Doctors frequently dismiss any suggestion of a connection between these effects and fluoroquinolone antibiotics, but there is clear evidence for the link, as can be seen from a number of websites carrying material on Fluoroquinolone Syndrome, such as FQResearch.org, Mercola.com, MedicationSense.com and FQVictins.org.

Antibiotics are often prescribed unnecessarily by doctors who feel obliged to give their patients at least some form of treatment for their symptoms, but infections will usually clear up without any treatment. One particularly wise medic whom I once consulted because of an infection refused to give me any treatment, saying, “If I treat it, it will take two weeks; if I don’t, it will take a fortnight.”

There are safe, effective natural antibiotics

There is really no need to use antibiotics for everyday infections in humans because there are effective natural alternatives to pharmaceutical antibiotics that are ideal for this purpose.

Arguably the best natural antibiotic is colloidal silver, which is actually far safer, more effective and less expensive than the side effect-laden mainstream antibiotics, contrary to the disinformation about this substance that continues to be regurgitatied by mainstream medicine. Even the best and strongest of officially-approved pharmaceutical antibiotics are only effective for a handful of bacteria at best, whereas colloidal silver is effective on a much broader scale and can kill even the most deadly pathogens. Used sensibly, colloidal silver is entirely harmless to humans and it does not create resistance or immunity in pathogens.

Additional effective, safe and cheap natural antibiotics have recently been discovered in the form of essential oils, which are even able to combat drug-resistant hospital superbugs. Thyme and cinnamon were found to be particularly efficient against a range of Staphylococcus species, with thyme being able to almost completely eliminate bacteria within 60 minutes.

Infection avoidance is the best course

Clearly, the best course is to avoid infection in the first place, and a healthy diet and healthy lifestyle will go a long way towards this goal by enhancing immunity. In particular, the optimisation of one’s vitamin D level will effectively seal the fate of most marauding pathogens, as demonstrated by this must-read article. And vitamin D is very ably supported by vitamin C, a very potent nutrient that continues to be cold-shouldered by mainstream medicine as a result of the double standards applied by Western medicine when assessing the efficacy of vitamins compared with pharmaceutical drugs.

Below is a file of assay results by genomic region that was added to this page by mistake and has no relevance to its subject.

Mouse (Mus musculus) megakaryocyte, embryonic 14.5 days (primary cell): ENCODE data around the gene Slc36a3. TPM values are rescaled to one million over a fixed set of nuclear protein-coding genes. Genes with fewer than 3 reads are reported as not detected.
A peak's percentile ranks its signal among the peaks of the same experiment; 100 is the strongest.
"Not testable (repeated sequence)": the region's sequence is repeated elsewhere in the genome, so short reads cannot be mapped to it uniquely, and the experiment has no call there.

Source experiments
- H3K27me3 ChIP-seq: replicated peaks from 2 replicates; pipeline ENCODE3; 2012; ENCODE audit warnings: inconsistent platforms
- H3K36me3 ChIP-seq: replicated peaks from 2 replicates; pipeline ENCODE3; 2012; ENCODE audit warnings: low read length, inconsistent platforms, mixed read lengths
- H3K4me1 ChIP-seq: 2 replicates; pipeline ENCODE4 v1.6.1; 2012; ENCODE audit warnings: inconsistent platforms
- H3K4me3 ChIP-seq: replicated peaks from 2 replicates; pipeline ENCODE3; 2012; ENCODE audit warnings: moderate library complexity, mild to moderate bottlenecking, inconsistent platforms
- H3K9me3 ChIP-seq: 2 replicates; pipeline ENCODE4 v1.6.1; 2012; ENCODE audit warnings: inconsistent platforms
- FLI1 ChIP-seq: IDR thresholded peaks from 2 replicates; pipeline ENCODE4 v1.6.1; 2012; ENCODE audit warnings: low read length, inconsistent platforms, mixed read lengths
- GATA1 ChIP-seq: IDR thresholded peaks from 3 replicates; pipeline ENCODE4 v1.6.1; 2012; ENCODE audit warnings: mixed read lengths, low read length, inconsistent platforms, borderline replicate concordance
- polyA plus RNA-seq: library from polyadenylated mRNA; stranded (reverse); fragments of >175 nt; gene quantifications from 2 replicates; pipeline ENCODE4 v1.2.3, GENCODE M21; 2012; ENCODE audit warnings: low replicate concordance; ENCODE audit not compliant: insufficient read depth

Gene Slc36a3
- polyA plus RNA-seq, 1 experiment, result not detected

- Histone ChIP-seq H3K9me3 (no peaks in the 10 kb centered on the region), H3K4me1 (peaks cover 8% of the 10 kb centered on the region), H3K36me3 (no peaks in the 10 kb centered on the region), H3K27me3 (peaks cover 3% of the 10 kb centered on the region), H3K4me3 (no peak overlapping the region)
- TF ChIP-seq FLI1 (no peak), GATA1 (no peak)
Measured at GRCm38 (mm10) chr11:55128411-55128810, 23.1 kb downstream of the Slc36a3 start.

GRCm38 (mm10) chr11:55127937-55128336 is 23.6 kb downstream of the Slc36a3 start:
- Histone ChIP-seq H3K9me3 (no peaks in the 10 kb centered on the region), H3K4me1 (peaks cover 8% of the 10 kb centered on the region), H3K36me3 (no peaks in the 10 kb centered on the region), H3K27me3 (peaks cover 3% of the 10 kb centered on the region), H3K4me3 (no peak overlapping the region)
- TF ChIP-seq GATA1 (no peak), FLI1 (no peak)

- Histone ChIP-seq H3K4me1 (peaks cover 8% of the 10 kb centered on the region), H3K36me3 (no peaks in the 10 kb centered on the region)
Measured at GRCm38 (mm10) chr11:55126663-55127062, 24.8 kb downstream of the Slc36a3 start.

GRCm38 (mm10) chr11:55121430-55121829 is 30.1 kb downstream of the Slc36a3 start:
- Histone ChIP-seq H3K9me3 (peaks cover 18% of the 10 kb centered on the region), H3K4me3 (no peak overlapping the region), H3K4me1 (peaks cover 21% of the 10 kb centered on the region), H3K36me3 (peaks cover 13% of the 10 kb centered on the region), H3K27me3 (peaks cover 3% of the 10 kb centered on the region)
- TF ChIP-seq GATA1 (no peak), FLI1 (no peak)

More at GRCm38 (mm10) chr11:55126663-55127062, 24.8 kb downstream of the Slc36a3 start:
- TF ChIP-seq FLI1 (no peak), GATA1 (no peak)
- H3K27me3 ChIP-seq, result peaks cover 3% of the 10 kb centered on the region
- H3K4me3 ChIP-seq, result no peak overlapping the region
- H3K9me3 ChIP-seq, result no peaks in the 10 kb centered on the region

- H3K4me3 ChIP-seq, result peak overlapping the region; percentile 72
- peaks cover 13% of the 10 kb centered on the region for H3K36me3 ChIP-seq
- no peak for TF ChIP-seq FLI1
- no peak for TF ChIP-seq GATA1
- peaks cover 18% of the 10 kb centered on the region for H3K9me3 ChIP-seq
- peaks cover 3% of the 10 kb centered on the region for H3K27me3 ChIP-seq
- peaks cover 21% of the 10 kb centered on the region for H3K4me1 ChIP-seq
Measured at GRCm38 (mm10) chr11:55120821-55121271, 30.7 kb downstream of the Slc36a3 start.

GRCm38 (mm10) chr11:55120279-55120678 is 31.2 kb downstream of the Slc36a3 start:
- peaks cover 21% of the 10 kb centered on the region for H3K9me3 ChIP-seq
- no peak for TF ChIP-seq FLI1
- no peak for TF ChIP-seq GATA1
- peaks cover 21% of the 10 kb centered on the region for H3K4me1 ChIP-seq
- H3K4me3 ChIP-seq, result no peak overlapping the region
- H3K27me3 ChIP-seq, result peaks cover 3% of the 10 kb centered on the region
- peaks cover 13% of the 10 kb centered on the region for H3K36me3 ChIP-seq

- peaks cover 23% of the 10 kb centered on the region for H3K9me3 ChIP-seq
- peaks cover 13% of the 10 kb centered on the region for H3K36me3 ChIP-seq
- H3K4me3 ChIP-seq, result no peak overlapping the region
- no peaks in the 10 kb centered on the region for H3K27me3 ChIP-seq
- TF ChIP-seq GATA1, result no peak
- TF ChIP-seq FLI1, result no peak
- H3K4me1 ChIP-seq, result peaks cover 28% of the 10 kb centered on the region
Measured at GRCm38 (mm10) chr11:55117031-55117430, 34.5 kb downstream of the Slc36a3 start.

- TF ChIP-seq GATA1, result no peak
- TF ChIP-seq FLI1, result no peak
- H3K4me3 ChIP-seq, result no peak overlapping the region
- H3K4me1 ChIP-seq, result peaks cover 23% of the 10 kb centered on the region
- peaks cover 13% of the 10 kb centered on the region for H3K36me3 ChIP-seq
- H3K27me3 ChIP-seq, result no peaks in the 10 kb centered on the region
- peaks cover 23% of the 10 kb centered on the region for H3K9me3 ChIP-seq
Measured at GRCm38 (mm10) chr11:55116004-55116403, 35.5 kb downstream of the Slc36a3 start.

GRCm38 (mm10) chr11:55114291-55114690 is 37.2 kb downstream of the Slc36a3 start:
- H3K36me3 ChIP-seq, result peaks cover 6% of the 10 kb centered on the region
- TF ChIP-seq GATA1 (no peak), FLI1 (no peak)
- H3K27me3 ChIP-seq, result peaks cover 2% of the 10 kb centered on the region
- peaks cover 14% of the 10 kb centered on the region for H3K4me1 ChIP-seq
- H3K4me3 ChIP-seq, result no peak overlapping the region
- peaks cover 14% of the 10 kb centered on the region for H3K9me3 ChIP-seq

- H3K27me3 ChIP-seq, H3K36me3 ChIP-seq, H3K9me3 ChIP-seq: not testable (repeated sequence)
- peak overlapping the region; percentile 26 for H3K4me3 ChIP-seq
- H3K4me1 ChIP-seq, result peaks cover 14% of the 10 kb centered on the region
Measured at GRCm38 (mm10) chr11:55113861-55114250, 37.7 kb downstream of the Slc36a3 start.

Probiotics can also assist in preventing infection, as shown by yet another study that has recently added more data in support of this approach, which is both safe and non-invasive, and does not create bacterial resistance. Moreover, it was found that not only are harmless probiotics able to protect animals against pathogenic bacteria, but they can also treat an existing infection, and can do so as effectively as the best available antibiotics.

Some drugs encourage infection

Finally, anyone wanting a vital and vigilant immune system, must be careful what pharmaceutical drugs they take, as some can prevent the body’s attempts to fight invading organisms. For example, the statin drug, simvastatin, which is widely prescribed to prevent cardiovascular disease, actually impairs the ability of macrophages to kill pathogens, and then, in a double whammy, it goes on to enhance the production of cytokines that trigger and sustain inflammation.



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First Published in 2010